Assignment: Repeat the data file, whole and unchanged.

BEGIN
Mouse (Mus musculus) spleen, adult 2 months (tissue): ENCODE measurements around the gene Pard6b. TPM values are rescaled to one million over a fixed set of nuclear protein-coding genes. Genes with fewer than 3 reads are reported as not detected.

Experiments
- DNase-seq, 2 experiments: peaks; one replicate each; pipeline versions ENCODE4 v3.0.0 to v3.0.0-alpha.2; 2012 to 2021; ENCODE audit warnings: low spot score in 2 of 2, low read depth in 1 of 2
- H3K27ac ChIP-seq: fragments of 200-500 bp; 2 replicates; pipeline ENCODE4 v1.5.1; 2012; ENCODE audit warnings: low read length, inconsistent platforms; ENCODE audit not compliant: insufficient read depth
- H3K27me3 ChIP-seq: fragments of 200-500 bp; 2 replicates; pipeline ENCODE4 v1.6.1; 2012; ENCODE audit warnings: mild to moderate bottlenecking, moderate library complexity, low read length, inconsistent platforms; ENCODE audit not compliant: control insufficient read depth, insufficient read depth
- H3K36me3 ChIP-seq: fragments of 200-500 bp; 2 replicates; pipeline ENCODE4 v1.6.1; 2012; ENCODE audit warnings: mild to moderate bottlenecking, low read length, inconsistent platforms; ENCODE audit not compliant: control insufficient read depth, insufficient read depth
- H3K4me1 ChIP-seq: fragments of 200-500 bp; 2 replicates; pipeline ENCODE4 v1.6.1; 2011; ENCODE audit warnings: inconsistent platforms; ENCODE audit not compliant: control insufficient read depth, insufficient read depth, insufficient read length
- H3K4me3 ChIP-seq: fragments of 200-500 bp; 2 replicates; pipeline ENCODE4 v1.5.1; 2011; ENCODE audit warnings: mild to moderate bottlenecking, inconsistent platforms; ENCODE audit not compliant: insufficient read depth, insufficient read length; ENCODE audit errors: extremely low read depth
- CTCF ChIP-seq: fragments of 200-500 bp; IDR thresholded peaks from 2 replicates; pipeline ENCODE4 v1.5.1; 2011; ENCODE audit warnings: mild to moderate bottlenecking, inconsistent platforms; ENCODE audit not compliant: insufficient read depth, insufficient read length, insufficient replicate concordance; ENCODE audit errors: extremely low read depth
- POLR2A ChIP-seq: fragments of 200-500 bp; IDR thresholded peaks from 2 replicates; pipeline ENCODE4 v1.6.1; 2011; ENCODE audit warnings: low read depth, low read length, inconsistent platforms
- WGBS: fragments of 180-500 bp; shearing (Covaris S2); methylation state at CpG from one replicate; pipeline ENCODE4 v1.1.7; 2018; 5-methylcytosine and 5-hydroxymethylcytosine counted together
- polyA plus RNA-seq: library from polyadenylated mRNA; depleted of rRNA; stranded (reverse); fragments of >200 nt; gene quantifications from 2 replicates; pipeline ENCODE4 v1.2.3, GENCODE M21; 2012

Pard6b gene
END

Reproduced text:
Mouse (Mus musculus) spleen, adult 2 months (tissue): ENCODE measurements around the gene Pard6b. TPM values are rescaled to one million over a fixed set of nuclear protein-coding genes. Genes with fewer than 3 reads are reported as not detected.

Experiments
- DNase-seq, 2 experiments: peaks; one replicate each; pipeline versions ENCODE4 v3.0.0 to v3.0.0-alpha.2; 2012 to 2021; ENCODE audit warnings: low spot score in 2 of 2, low read depth in 1 of 2
- H3K27ac ChIP-seq: fragments of 200-500 bp; 2 replicates; pipeline ENCODE4 v1.5.1; 2012; ENCODE audit warnings: low read length, inconsistent platforms; ENCODE audit not compliant: insufficient read depth
- H3K27me3 ChIP-seq: fragments of 200-500 bp; 2 replicates; pipeline ENCODE4 v1.6.1; 2012; ENCODE audit warnings: mild to moderate bottlenecking, moderate library complexity, low read length, inconsistent platforms; ENCODE audit not compliant: control insufficient read depth, insufficient read depth
- H3K36me3 ChIP-seq: fragments of 200-500 bp; 2 replicates; pipeline ENCODE4 v1.6.1; 2012; ENCODE audit warnings: mild to moderate bottlenecking, low read length, inconsistent platforms; ENCODE audit not compliant: control insufficient read depth, insufficient read depth
- H3K4me1 ChIP-seq: fragments of 200-500 bp; 2 replicates; pipeline ENCODE4 v1.6.1; 2011; ENCODE audit warnings: inconsistent platforms; ENCODE audit not compliant: control insufficient read depth, insufficient read depth, insufficient read length
- H3K4me3 ChIP-seq: fragments of 200-500 bp; 2 replicates; pipeline ENCODE4 v1.5.1; 2011; ENCODE audit warnings: mild to moderate bottlenecking, inconsistent platforms; ENCODE audit not compliant: insufficient read depth, insufficient read length; ENCODE audit errors: extremely low read depth
- CTCF ChIP-seq: fragments of 200-500 bp; IDR thresholded peaks from 2 replicates; pipeline ENCODE4 v1.5.1; 2011; ENCODE audit warnings: mild to moderate bottlenecking, inconsistent platforms; ENCODE audit not compliant: insufficient read depth, insufficient read length, insufficient replicate concordance; ENCODE audit errors: extremely low read depth
- POLR2A ChIP-seq: fragments of 200-500 bp; IDR thresholded peaks from 2 replicates; pipeline ENCODE4 v1.6.1; 2011; ENCODE audit warnings: low read depth, low read length, inconsistent platforms
- WGBS: fragments of 180-500 bp; shearing (Covaris S2); methylation state at CpG from one replicate; pipeline ENCODE4 v1.1.7; 2018; 5-methylcytosine and 5-hydroxymethylcytosine counted together
- polyA plus RNA-seq: library from polyadenylated mRNA; depleted of rRNA; stranded (reverse); fragments of >200 nt; gene quantifications from 2 replicates; pipeline ENCODE4 v1.2.3, GENCODE M21; 2012

Pard6b gene